• Language: When was the last time you spruced up the copy on your site? Or even read through it to make sure it matches the tone of your business? Take some time to read your entire site and either punch up your copy, or make it a goal to hire a stellar copywriter to help.
  • Visuals: Just like your copy, when was the last time you updated your visuals? Could you benefit from updated photos? Do you need some updated graphics? A big thing to check is that everything on your site feels cohesive and purposeful.


Social Media

Are you being efficient and thoughtful with your content? Things to consider:

  • Platforms: Where do you currently have accounts? Are you posting consistently on all of them? If not, it could be time to drop the ones you ignore and focus on consistent, quality posts on the others. Just because Periscope or Facebook exist doesn’t mean you have to be there. Where does your audience hang out? Where can you form meaningful connections? Place your efforts there.
  • Content: Do you have any sort of strategy, or are posting whenever something comes to mind? What is your goal for your social media presence: connecting with clients, sharing industry news, sharing your work? Establishing a purpose and a schedule, whether it’s once per day or once per hour, will make it much easier to create quality content.



How do you handle new clients? How can you streamline your communication? Consider:

  • Client Acquisition: When someone reaches out to you about your services or product, do you have a set process? Do you have canned answers to common questions, or a media kit that further explains how you can work together? Make it simple for yourself to respond to those inquiries you get.
  • Client Onboarding: Once someone wants to work with you, is it easy for them to understand what happens next? Create items like a welcome packet, a list of resources, or project outlines for simple ways to keep your clients in the loop of what you expect and what happens next. It will give your clients a seamless experience. Happy clients = more referrals for you!
  • Client/Project Management: How do you keep track of everything you have going on? If Post-Its scattered around your desk is your current to-do list method, it’s probably time to consider new tactics or look into those systems you’ve been putting off exploring. Check out online apps like Trello, Basecamp, or Asana. Invest in an awesome planner. Make an effort now, and it will pay off in future time saved!
  • Finances: Are you good at keeping up with your accounting, or are you all over the place? Are you paying quarterly taxes, or do you need an accountant’s help? This is a pretty serious aspect of your business, so take the time to get organized or get help now so you’re not crunched come tax time!
  • Delegation: Are there any small tasks that you’d like to stop taking up your time? Maybe you need a VA to help with social media or email. Maybe you need a designer to work on branding your digital downloads or ecourse materials. Find those things that take up too much of your time and get some help. More time on your end = more client work!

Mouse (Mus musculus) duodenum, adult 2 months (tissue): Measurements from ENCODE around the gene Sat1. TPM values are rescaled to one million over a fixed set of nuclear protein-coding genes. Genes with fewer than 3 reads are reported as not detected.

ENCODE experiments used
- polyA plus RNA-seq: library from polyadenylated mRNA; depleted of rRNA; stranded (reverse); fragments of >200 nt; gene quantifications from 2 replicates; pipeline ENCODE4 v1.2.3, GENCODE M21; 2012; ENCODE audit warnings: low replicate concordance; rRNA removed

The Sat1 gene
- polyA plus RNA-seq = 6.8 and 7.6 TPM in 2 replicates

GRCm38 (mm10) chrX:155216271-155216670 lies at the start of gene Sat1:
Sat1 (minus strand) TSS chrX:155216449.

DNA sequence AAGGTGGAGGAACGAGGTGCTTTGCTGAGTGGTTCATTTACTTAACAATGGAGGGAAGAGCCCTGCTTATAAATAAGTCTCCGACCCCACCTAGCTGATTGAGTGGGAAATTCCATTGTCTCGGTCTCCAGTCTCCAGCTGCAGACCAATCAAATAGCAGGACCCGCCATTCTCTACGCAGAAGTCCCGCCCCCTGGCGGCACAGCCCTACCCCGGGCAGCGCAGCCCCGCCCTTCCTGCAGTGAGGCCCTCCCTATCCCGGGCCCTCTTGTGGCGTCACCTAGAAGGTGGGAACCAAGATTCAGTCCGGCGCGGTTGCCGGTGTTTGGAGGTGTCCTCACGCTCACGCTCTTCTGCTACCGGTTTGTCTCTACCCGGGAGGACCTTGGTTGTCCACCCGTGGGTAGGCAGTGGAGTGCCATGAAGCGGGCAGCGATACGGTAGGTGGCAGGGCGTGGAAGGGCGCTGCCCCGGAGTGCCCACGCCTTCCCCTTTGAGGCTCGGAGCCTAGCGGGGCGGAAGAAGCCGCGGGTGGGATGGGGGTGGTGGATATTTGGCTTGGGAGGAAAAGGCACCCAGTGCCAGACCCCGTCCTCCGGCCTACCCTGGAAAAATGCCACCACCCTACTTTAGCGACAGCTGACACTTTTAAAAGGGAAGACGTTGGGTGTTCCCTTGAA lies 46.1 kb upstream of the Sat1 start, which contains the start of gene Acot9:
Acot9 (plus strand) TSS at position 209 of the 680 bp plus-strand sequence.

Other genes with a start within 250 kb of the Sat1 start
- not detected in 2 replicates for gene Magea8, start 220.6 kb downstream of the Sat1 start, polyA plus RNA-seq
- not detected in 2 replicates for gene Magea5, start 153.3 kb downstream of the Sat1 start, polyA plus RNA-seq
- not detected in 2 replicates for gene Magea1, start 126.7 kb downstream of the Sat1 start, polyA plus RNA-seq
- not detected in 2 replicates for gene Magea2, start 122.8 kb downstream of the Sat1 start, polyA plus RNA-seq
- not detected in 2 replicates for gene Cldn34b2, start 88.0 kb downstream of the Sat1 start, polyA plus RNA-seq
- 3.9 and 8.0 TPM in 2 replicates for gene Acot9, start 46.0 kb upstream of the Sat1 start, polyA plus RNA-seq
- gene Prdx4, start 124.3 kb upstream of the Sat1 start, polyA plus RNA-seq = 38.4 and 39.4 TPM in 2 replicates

Self Care

If you don’t take care of yourself, you won’t do well in your business long term, simple as that. I don’t like using the term “work-life balance” because that implies they are equal parts. Instead, strive to have enough down time that you are rejuvenated for work time. This includes:

  • Take breaks during your day. If you are squinting at your computer screen from dawn til midnight, you’re going to have some serious medical consequences. Take a walk, go to a workout class, or even read a book instead of a screen. Put it right into your daily schedule so you don’t forget. Your eyes and back will thank you! (PS If you really feel like you can’t get away, listen to a business podcast while you walk – it will at least provide some education in your walk time!)
  • Take time off during your week. I can’t tell you what the best schedule is for you, but I do know that if you are working all day long, 7 days a week, you are eventually going to burn out. It’s cool to take the traditional model of no work on Sat/Sun. Or, you can work shorter days, 6 days a week. Whatever you choose, make sure you banish that guilt of taking time away. It can be hard when all you see on Instagram is people posting about “hustle” or essentially bragging about the long days they put in, but I promise you, they are not at peak productivity if they are working 14 hour days constantly. You will feel refreshed and even more energized when you return!
  • Make education a priority. Keeping up your skills and what is new in your industry is imperative. Pledge to do something to enrich your skills over the course of the year: read a business book each month, take a Skillshare class about something you’ve wanted to learn, or subscribe to a new podcast that has tips on your industry.